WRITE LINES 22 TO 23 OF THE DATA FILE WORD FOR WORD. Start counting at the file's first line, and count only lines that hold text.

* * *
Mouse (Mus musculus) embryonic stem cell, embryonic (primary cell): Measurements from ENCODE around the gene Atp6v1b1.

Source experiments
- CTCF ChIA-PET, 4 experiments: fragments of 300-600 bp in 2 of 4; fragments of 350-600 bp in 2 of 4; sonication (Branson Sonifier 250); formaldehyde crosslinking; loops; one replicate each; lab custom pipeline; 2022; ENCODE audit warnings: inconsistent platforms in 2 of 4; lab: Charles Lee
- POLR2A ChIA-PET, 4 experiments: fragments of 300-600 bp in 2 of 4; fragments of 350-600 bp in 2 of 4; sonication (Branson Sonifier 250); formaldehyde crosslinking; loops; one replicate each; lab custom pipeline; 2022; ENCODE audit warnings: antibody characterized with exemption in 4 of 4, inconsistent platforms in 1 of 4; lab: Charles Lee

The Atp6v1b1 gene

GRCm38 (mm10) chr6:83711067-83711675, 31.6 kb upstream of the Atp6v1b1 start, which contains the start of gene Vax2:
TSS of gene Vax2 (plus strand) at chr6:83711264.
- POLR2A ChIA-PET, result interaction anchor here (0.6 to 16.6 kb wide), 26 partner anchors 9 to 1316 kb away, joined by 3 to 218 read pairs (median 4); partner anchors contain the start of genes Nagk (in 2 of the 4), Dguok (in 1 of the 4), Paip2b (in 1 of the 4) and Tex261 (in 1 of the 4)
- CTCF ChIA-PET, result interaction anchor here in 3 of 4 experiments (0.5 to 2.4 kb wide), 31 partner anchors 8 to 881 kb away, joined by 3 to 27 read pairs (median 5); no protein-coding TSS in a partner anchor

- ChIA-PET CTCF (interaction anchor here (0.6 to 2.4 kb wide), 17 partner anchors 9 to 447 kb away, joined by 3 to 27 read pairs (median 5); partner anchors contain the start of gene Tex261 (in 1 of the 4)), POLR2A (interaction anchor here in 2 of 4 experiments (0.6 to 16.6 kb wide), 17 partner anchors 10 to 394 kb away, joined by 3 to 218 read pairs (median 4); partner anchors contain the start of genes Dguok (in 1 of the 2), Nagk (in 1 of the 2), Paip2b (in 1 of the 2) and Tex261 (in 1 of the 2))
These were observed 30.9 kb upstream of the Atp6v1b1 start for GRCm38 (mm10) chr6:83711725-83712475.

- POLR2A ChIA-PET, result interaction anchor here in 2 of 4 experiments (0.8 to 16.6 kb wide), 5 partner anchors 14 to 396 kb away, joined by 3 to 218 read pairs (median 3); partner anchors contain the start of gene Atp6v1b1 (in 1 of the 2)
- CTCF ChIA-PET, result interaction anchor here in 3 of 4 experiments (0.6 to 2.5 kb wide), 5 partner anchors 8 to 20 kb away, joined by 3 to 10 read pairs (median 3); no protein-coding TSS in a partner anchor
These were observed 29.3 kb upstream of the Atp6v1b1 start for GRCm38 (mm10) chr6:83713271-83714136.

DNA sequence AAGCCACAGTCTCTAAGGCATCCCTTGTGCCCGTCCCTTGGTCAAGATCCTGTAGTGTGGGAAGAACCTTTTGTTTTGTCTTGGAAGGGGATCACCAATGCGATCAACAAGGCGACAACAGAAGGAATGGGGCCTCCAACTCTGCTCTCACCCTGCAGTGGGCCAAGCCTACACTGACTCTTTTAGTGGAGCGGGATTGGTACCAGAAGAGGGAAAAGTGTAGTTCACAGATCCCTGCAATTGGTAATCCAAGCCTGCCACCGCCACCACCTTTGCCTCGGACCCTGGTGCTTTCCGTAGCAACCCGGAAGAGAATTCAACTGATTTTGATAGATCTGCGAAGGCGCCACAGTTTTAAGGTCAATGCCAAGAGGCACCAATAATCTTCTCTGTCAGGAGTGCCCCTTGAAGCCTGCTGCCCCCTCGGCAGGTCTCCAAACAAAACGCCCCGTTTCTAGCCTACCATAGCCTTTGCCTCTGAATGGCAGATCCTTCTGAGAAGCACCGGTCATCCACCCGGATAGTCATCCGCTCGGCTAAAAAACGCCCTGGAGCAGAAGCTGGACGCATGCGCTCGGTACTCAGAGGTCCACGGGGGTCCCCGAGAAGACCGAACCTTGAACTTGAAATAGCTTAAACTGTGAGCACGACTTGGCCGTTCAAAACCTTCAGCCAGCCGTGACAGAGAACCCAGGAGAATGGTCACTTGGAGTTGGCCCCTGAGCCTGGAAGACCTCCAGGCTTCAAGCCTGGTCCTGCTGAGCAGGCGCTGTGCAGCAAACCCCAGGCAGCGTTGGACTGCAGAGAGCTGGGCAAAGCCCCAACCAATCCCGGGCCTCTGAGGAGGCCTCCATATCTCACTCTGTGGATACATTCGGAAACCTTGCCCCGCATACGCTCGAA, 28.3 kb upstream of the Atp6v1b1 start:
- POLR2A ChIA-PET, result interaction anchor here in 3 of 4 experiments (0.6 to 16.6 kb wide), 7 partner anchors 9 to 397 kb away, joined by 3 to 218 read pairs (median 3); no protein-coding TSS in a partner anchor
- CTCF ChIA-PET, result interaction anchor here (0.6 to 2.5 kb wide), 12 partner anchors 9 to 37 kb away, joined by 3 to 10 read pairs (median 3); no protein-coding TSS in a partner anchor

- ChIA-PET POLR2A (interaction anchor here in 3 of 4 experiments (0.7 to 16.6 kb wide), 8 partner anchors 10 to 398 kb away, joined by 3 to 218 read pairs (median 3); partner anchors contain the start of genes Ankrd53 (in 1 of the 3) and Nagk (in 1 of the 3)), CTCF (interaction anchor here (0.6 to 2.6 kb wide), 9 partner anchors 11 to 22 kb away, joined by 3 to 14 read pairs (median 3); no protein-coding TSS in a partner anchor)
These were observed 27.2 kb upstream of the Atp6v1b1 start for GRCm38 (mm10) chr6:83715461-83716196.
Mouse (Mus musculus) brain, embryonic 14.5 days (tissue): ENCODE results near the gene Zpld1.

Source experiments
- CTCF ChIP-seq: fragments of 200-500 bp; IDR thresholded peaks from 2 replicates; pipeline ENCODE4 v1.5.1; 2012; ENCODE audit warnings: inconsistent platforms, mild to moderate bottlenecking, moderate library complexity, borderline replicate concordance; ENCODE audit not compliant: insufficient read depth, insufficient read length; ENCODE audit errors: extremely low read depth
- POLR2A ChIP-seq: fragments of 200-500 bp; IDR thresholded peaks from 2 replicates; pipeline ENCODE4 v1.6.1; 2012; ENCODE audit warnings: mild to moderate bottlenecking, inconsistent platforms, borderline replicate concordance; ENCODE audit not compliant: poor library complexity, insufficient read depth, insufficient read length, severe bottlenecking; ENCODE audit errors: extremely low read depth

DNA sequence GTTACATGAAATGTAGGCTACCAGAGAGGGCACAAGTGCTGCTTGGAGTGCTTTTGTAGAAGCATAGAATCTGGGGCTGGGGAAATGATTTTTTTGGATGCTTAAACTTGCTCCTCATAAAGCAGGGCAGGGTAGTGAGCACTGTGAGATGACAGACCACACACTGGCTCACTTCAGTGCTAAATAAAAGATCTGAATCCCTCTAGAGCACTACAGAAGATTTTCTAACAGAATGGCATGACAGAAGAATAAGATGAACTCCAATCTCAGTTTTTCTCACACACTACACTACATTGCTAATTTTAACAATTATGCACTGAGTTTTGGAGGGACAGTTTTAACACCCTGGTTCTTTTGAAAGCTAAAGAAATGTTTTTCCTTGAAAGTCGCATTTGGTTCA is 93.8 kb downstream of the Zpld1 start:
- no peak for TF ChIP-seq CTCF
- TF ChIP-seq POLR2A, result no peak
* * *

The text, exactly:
- CTCF ChIP-seq: fragments of 200-500 bp; IDR thresholded peaks from 2 replicates; pipeline ENCODE4 v1.5.1; 2012; ENCODE audit warnings: inconsistent platforms, mild to moderate bottlenecking, moderate library complexity, borderline replicate concordance; ENCODE audit not compliant: insufficient read depth, insufficient read length; ENCODE audit errors: extremely low read depth
- POLR2A ChIP-seq: fragments of 200-500 bp; IDR thresholded peaks from 2 replicates; pipeline ENCODE4 v1.6.1; 2012; ENCODE audit warnings: mild to moderate bottlenecking, inconsistent platforms, borderline replicate concordance; ENCODE audit not compliant: poor library complexity, insufficient read depth, insufficient read length, severe bottlenecking; ENCODE audit errors: extremely low read depth